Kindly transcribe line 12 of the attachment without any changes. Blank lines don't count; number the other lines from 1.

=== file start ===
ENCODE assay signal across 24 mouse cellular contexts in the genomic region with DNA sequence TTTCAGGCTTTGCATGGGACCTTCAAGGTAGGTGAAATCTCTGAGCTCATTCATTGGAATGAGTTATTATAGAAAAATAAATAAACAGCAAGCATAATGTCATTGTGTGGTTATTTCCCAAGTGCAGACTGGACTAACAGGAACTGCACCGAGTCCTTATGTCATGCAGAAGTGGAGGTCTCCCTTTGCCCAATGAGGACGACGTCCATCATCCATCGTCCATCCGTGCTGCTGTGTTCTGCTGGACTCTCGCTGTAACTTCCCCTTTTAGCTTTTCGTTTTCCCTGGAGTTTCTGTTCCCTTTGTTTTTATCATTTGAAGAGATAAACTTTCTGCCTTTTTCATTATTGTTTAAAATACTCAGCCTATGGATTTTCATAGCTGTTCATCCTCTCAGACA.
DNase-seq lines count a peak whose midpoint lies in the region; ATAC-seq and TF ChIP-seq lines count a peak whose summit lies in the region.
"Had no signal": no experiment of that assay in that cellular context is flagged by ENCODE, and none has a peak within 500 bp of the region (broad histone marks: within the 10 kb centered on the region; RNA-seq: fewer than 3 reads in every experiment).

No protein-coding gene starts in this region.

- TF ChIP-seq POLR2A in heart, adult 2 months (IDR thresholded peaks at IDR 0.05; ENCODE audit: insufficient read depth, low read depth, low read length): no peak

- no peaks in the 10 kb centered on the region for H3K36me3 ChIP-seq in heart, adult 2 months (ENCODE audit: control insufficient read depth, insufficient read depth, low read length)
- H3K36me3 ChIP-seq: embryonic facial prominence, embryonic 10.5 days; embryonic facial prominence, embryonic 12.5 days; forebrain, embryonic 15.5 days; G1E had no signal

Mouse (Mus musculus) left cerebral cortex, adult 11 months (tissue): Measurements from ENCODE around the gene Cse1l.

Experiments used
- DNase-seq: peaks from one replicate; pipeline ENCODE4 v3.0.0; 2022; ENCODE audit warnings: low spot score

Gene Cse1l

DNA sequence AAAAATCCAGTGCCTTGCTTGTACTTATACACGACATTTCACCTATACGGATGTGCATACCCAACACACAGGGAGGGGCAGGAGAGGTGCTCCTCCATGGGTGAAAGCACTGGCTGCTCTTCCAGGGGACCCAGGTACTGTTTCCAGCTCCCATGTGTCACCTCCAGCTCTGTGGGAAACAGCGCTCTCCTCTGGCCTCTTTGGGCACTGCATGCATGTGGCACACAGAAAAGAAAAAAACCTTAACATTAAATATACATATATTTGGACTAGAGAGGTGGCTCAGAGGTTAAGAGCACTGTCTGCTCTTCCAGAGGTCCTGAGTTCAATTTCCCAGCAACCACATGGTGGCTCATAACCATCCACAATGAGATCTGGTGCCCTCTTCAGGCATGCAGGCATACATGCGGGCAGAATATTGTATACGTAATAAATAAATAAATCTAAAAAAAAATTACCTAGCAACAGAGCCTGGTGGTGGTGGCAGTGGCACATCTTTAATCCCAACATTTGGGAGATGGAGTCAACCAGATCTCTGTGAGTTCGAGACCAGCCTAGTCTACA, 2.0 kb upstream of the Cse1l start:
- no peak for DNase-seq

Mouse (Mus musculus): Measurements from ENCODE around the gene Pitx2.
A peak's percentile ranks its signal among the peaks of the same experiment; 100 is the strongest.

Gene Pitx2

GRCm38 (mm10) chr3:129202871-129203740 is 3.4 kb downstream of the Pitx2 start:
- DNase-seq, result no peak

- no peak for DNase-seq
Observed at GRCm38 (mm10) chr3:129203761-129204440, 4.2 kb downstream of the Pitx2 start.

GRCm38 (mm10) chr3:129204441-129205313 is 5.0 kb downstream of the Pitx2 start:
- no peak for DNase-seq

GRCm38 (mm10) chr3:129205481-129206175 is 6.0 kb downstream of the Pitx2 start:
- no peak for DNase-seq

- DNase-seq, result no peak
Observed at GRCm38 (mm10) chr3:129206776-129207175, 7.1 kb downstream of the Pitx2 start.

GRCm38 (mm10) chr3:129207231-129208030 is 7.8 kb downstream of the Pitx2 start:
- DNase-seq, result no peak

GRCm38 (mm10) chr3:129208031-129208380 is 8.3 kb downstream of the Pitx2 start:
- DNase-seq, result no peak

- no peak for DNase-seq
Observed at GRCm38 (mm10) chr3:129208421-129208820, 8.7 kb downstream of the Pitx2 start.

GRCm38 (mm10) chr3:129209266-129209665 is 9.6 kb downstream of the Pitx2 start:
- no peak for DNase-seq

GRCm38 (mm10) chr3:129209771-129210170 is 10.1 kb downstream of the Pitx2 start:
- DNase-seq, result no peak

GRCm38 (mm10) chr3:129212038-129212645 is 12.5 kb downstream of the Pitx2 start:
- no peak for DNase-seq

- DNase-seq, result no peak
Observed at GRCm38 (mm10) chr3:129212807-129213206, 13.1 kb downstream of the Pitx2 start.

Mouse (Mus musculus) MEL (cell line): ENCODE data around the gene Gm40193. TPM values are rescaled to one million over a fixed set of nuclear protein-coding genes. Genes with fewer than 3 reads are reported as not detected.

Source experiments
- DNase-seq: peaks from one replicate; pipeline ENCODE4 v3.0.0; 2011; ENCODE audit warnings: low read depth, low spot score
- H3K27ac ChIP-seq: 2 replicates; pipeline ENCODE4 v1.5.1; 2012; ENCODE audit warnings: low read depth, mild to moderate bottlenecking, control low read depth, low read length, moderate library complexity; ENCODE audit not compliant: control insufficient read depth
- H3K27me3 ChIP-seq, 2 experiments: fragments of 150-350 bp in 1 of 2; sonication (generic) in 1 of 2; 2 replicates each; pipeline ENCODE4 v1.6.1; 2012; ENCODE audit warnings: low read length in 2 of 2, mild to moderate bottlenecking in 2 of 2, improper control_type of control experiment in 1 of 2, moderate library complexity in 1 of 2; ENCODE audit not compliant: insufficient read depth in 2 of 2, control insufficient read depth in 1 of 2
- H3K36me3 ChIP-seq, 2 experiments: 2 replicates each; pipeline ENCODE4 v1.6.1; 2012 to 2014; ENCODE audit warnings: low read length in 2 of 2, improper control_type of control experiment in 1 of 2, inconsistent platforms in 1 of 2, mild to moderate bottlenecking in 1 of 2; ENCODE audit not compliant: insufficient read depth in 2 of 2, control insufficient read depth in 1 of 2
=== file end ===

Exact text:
DNA sequence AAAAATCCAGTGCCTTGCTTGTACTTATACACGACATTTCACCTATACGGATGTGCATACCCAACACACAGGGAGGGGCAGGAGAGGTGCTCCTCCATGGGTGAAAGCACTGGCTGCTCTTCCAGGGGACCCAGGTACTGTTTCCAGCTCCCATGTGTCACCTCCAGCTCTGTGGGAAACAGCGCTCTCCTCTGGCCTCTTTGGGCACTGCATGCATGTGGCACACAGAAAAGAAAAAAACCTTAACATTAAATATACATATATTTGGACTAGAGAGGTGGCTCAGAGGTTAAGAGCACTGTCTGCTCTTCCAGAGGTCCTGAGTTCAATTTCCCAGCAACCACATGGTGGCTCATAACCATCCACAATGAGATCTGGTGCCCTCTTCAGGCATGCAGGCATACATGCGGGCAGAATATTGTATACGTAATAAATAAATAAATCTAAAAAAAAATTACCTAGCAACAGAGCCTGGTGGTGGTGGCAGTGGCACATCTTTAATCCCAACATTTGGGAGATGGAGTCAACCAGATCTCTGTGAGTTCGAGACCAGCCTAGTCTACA, 2.0 kb upstream of the Cse1l start: